Firebase authentication in Xamarin.Forms

Firebase Authentication (vert, light)

Integrating Firebase Auth in Xamarin.Forms is very easy and basic authentication flow implementation can be achieved under 20 lines of code. There is more work with settings than code writing. In this article we will:

  1. Configure Firebase app
  2. Create Xamarin.Forms application to authenticate users via Firebase Auth
  3. Create a .NET Core WEB API project to validate Firebase Auth token and return simple data

Firebase Configuration

Firebase has simple and intuitive UI and it is very hard to get lost there, thumbs up for the great work Google! In order to achieve our goal we have to do few simple steps:

  1. Create a new project
    • Add application for Android
      • Download google-services.json
    • Add application for iOS
      • Download GoogleService-Info.plist
  2. Open Authentication section
    • Switch to “Sign-in method” tab
      • Enable “Email/Password”
    • Switch to “Users” tab
      • Add a new user

At this point we should be done with the Firebase configuration and should have all the necessary files in place.

Xamarin.Forms Configuration

Android

  • Add Xamarin.Firebase.Auth NuGet package
  • Import “google-services.json” and set the building action to “GoogleServicesJson”
    • In other words the .csproj should contain the next line: <GoogleServicesJson Include=google-services.json />
  • Make sure that your package name is identical to the package name inside “google-services.json”
  • Add the next line of code in the MainActivity.cs OnCreate before LoadApplication:
FirebaseApp.InitializeApp(Application.Context);

iOS

  • Add Xamarin.Firebase.iOS.Auth NuGet package to iOS project
  • Import “GoogleService-Info.plist” and set the building action to “BundleResource”
  • Make sure that your bundle identifier is identical to the bundle identifier inside “GoogleService-Info.plist”
  • Add the next line of code in the AppDelegate.cs FinishedLaunching before LoadApplication:
Firebase.Core.App.Configure();
  • Please note that if you want to test on the iOS simulator you will have to do one extra step as described here due to a bug.

Xamarin.Forms

Since there are only platform specific Xamarin.Firebase NuGet packages, we will have to create a simple abstraction layer that will look like this:

public interface IFirebaseAuthenticator
{
    Task<string> LoginWithEmailPassword(string email, string password);
}

Each platform will have to implement this interface separately.
Android implementation:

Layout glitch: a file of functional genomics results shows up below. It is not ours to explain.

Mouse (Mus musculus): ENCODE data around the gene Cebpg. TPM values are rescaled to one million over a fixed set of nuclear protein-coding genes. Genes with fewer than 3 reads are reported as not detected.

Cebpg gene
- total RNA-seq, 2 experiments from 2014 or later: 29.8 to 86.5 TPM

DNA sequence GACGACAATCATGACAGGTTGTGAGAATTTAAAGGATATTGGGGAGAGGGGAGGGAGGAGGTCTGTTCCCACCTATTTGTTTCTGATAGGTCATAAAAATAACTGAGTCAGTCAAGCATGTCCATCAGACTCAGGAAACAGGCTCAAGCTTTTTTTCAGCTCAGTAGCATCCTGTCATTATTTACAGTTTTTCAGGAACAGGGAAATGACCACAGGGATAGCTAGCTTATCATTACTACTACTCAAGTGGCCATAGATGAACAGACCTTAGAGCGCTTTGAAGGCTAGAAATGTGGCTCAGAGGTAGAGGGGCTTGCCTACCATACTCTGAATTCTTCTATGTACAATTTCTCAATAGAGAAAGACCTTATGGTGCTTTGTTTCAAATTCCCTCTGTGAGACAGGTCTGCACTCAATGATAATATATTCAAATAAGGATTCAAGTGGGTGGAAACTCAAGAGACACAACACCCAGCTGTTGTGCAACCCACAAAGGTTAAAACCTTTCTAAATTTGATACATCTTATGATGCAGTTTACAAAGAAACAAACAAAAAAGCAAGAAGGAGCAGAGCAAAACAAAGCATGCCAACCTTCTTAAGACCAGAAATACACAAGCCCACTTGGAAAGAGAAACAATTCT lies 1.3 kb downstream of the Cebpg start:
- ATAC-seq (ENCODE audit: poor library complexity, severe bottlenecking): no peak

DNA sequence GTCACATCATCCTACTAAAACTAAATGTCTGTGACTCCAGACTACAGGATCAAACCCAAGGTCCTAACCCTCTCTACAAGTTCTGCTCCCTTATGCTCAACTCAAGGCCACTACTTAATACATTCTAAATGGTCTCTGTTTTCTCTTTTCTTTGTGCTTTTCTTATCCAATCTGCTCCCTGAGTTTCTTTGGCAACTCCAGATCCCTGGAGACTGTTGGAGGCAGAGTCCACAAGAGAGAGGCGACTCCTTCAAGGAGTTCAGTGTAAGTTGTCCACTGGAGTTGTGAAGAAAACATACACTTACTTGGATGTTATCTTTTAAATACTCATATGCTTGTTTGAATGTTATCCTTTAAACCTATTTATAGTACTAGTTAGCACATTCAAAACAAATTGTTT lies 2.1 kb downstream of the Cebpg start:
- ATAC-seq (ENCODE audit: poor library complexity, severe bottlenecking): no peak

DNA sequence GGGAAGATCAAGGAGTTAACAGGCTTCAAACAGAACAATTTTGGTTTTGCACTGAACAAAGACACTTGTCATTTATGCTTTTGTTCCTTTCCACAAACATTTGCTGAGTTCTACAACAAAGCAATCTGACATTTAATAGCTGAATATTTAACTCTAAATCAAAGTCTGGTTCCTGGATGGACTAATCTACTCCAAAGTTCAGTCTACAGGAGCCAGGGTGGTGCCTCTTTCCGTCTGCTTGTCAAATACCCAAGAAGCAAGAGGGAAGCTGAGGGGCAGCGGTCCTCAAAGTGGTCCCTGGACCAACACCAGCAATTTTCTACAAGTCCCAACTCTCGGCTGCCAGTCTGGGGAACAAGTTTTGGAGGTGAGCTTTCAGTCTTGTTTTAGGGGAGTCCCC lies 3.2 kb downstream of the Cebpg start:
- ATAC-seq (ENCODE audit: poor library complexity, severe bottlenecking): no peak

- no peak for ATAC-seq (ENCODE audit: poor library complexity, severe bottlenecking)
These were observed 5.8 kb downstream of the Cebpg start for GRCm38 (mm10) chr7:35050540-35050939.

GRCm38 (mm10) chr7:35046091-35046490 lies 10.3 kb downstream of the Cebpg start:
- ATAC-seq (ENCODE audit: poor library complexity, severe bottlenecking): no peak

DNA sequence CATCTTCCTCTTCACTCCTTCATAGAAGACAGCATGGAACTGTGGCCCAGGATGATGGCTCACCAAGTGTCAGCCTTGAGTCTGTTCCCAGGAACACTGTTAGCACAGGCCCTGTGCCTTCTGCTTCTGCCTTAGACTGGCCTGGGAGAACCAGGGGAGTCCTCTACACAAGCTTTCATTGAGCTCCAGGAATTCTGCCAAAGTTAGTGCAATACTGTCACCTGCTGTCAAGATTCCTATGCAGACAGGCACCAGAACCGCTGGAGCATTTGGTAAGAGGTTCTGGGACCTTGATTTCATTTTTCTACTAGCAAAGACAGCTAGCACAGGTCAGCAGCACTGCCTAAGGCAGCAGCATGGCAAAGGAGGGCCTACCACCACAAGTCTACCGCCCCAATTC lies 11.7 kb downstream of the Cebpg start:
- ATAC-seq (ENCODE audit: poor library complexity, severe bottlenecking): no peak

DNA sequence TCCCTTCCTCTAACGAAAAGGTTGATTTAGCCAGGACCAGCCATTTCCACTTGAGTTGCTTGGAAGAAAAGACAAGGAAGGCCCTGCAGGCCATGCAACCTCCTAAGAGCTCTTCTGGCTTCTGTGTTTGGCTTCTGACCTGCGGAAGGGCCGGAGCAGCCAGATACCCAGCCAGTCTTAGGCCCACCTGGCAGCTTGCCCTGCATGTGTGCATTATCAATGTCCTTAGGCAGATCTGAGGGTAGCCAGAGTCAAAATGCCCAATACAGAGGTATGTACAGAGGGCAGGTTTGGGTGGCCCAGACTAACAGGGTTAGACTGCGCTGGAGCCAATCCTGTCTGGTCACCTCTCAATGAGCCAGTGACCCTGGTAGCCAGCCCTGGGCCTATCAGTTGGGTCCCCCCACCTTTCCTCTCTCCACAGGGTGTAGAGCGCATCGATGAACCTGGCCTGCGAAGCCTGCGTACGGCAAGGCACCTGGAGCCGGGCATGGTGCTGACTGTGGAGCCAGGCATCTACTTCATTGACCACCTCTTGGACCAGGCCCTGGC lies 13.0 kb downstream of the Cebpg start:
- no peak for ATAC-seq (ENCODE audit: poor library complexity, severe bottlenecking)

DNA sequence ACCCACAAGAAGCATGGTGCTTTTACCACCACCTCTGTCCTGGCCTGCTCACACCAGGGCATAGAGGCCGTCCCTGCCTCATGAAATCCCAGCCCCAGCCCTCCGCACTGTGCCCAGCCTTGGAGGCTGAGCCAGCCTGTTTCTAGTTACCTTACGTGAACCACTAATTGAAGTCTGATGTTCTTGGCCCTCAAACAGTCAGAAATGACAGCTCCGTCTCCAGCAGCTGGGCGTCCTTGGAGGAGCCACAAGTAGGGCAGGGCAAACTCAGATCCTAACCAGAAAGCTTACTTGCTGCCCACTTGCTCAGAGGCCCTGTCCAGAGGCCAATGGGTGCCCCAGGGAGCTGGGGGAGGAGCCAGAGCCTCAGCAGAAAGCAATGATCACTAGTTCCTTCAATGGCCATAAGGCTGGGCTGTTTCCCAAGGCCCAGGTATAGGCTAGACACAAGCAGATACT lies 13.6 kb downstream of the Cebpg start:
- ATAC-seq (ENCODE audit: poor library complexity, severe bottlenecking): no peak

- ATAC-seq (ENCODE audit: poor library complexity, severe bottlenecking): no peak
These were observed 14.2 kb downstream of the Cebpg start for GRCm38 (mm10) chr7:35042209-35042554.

public class FirebaseAuthenticator : IFirebaseAuthenticator
{
    public async Task<string> LoginWithEmailPassword(string email, string password)
    {
        var user = await FirebaseAuth.Instance.
                        SignInWithEmailAndPasswordAsync(
email, password);
        var token = await user.User.GetIdTokenAsync(false);
        return token.Token;
    }
}

iOS implementation:

public class FirebaseAuthenticator : IFirebaseAuthenticator
{
    public async Task<string> LoginWithEmailPassword(string email, string password)
    {
        var user = await Auth.DefaultInstance.SignInAsync(email, password);
        return await user.GetIdTokenAsync();
    }
}

The implementations are almost identical and in both cases are 2-3 lines of code to authenticate a user and return a token.

After obtaining a token we could use it to access our protected API:

using (var httpClient = new HttpClient { DefaultRequestHeaders = { Authorization = token } })
{
    var res = await httpClient.GetAsync(http://10.0.2.2:5001/api/data&#8221;);
    var content = await res.Content.ReadAsStringAsync();
}

.NET Core WEB API Configuration

Now we want to validate the Firebase token we obtained in our Xamarin.Forms app. For this, we have to setup and enable Authentication in Startup.cs:

public void ConfigureServices(IServiceCollection services)
{
    var firebaseProjectId = “SET_ME_UP”;
    services
    .AddAuthentication(JwtBearerDefaults.AuthenticationScheme)
    .AddJwtBearer(options =>
    {
        options.Authority = $”https://securetoken.google.com/{firebaseProjectId};
        options.TokenValidationParameters = new TokenValidationParameters
        {
            ValidateIssuer = true,
            ValidIssuer = $”https://securetoken.google.com/{firebaseProjectId},
            ValidateAudience = true,
            ValidAudience = firebaseProjectId,
            ValidateLifetime = true
        };
    });
    services.AddMvc();
}
public void Configure(IApplicationBuilder app, IHostingEnvironment env)
{
    if (env.IsDevelopment())
    {
        app.UseDeveloperExceptionPage();
    }

    // Order matters
    app.UseAuthentication();
    app.UseMvc();
}

The code is self explanatory, but if you would like to dive into details there is a great article explaining the code above.

Conclusion

Integrating Firebase to Xamarin.Forms and .NET Core WEB API is simple and fun. While this example was pretty ordinary you could extend it to support other Firebase Auth flows as a homework.

Code example is available on github.

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7 thoughts on “Firebase authentication in Xamarin.Forms

  1. Hi Evgeny, thanks for the great article. You mention the FirebaseUI auth at the end of your post, but I can’t seem to find a supporting Xamarin library for this. Do you know if FirebaseUI is possible with Xamarin Forms?

    Like

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